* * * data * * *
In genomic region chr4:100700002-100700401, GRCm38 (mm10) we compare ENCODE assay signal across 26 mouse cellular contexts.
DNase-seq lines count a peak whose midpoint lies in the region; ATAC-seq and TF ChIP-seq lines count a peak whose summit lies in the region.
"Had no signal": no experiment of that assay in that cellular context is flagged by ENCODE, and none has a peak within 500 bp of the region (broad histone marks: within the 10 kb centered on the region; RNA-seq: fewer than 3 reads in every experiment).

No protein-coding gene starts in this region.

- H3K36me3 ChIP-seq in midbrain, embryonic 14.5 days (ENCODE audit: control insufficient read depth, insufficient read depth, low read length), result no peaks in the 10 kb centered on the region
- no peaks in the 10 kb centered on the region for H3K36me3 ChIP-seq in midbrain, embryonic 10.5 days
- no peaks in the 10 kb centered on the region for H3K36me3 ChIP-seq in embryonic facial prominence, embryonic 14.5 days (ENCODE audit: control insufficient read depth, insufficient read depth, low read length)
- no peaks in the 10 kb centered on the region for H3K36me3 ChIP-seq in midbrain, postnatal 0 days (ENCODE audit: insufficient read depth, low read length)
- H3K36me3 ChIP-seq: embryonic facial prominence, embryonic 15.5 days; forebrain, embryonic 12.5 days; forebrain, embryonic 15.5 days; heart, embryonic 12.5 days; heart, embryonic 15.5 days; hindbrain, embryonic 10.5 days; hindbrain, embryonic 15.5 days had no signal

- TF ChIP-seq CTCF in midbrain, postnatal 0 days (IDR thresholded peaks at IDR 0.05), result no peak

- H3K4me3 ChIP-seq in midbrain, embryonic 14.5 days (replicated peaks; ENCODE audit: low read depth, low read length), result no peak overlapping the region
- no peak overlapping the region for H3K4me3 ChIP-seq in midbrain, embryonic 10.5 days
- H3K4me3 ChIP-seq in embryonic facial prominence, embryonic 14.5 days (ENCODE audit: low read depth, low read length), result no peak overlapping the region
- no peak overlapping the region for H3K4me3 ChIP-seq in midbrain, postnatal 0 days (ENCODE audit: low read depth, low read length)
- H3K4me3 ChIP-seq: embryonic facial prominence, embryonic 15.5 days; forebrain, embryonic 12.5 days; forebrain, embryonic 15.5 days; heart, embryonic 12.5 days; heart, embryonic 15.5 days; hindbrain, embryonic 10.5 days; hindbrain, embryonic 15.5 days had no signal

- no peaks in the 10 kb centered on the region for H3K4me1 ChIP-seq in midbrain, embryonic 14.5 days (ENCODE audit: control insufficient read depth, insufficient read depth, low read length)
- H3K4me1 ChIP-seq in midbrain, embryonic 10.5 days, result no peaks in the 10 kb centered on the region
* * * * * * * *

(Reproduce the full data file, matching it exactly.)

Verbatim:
In genomic region chr4:100700002-100700401, GRCm38 (mm10) we compare ENCODE assay signal across 26 mouse cellular contexts.
DNase-seq lines count a peak whose midpoint lies in the region; ATAC-seq and TF ChIP-seq lines count a peak whose summit lies in the region.
"Had no signal": no experiment of that assay in that cellular context is flagged by ENCODE, and none has a peak within 500 bp of the region (broad histone marks: within the 10 kb centered on the region; RNA-seq: fewer than 3 reads in every experiment).

No protein-coding gene starts in this region.

- H3K36me3 ChIP-seq in midbrain, embryonic 14.5 days (ENCODE audit: control insufficient read depth, insufficient read depth, low read length), result no peaks in the 10 kb centered on the region
- no peaks in the 10 kb centered on the region for H3K36me3 ChIP-seq in midbrain, embryonic 10.5 days
- no peaks in the 10 kb centered on the region for H3K36me3 ChIP-seq in embryonic facial prominence, embryonic 14.5 days (ENCODE audit: control insufficient read depth, insufficient read depth, low read length)
- no peaks in the 10 kb centered on the region for H3K36me3 ChIP-seq in midbrain, postnatal 0 days (ENCODE audit: insufficient read depth, low read length)
- H3K36me3 ChIP-seq: embryonic facial prominence, embryonic 15.5 days; forebrain, embryonic 12.5 days; forebrain, embryonic 15.5 days; heart, embryonic 12.5 days; heart, embryonic 15.5 days; hindbrain, embryonic 10.5 days; hindbrain, embryonic 15.5 days had no signal

- TF ChIP-seq CTCF in midbrain, postnatal 0 days (IDR thresholded peaks at IDR 0.05), result no peak

- H3K4me3 ChIP-seq in midbrain, embryonic 14.5 days (replicated peaks; ENCODE audit: low read depth, low read length), result no peak overlapping the region
- no peak overlapping the region for H3K4me3 ChIP-seq in midbrain, embryonic 10.5 days
- H3K4me3 ChIP-seq in embryonic facial prominence, embryonic 14.5 days (ENCODE audit: low read depth, low read length), result no peak overlapping the region
- no peak overlapping the region for H3K4me3 ChIP-seq in midbrain, postnatal 0 days (ENCODE audit: low read depth, low read length)
- H3K4me3 ChIP-seq: embryonic facial prominence, embryonic 15.5 days; forebrain, embryonic 12.5 days; forebrain, embryonic 15.5 days; heart, embryonic 12.5 days; heart, embryonic 15.5 days; hindbrain, embryonic 10.5 days; hindbrain, embryonic 15.5 days had no signal

- no peaks in the 10 kb centered on the region for H3K4me1 ChIP-seq in midbrain, embryonic 14.5 days (ENCODE audit: control insufficient read depth, insufficient read depth, low read length)
- H3K4me1 ChIP-seq in midbrain, embryonic 10.5 days, result no peaks in the 10 kb centered on the region